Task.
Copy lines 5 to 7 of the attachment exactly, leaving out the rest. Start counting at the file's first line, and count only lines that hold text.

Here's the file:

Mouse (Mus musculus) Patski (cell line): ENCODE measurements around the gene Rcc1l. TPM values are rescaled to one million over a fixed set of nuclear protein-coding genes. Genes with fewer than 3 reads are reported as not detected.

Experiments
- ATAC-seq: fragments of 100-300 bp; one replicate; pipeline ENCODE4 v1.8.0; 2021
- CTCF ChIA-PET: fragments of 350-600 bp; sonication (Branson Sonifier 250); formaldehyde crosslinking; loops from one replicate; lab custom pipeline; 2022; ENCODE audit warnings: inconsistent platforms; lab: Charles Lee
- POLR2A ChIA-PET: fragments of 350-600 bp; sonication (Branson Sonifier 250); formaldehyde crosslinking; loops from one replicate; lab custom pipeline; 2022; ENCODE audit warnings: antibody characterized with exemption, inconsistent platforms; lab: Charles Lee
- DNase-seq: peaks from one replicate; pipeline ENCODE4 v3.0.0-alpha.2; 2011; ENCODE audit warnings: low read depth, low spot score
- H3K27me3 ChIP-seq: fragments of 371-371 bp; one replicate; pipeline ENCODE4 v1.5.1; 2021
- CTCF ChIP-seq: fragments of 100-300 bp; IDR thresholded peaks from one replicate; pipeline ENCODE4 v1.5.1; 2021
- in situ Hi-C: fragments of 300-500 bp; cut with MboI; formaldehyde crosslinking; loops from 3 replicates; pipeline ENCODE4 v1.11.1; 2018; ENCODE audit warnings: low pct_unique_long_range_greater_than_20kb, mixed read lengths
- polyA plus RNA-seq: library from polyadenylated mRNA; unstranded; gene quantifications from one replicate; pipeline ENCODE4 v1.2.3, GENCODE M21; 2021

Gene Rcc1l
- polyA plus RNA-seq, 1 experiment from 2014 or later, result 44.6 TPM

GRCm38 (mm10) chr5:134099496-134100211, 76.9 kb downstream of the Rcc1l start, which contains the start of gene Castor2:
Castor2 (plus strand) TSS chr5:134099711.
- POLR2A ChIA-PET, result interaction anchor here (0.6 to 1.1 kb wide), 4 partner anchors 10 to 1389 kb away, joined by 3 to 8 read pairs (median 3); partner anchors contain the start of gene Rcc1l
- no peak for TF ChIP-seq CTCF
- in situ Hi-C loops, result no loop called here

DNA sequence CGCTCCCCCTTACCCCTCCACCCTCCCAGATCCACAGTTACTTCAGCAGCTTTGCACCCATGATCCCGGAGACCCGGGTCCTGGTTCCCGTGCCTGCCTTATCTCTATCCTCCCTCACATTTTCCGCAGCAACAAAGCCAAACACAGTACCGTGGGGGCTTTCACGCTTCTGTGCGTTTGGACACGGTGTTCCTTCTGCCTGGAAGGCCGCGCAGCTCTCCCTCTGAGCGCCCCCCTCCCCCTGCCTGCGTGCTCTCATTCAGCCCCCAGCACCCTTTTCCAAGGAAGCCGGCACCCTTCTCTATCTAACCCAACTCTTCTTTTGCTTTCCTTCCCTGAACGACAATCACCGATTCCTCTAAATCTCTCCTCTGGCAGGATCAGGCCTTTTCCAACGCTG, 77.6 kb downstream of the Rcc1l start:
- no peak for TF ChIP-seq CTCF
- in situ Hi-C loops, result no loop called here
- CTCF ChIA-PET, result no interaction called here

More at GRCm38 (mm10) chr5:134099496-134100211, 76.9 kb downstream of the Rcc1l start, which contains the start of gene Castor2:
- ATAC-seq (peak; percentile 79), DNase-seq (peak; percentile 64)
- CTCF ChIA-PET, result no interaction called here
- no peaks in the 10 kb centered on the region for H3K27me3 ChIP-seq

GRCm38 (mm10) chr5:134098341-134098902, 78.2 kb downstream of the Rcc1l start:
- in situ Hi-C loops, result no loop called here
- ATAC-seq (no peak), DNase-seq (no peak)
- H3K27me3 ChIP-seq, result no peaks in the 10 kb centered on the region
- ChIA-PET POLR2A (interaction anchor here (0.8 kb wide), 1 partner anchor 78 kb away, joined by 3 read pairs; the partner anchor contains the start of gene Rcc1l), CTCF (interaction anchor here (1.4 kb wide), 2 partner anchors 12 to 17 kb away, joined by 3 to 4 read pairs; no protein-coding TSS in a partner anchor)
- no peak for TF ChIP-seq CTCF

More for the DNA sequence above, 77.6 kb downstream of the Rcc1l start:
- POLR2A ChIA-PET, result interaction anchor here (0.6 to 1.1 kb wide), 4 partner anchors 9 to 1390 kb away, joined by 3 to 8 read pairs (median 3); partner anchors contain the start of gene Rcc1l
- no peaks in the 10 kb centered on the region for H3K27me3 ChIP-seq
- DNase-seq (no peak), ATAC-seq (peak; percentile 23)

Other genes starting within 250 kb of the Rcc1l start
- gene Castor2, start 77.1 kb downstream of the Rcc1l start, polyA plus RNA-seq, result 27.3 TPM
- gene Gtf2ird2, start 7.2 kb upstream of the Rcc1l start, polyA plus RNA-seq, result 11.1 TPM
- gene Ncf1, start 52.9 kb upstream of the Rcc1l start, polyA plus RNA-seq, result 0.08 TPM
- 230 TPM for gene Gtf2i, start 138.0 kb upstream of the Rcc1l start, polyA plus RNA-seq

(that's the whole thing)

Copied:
- POLR2A ChIA-PET: fragments of 350-600 bp; sonication (Branson Sonifier 250); formaldehyde crosslinking; loops from one replicate; lab custom pipeline; 2022; ENCODE audit warnings: antibody characterized with exemption, inconsistent platforms; lab: Charles Lee
- DNase-seq: peaks from one replicate; pipeline ENCODE4 v3.0.0-alpha.2; 2011; ENCODE audit warnings: low read depth, low spot score
- H3K27me3 ChIP-seq: fragments of 371-371 bp; one replicate; pipeline ENCODE4 v1.5.1; 2021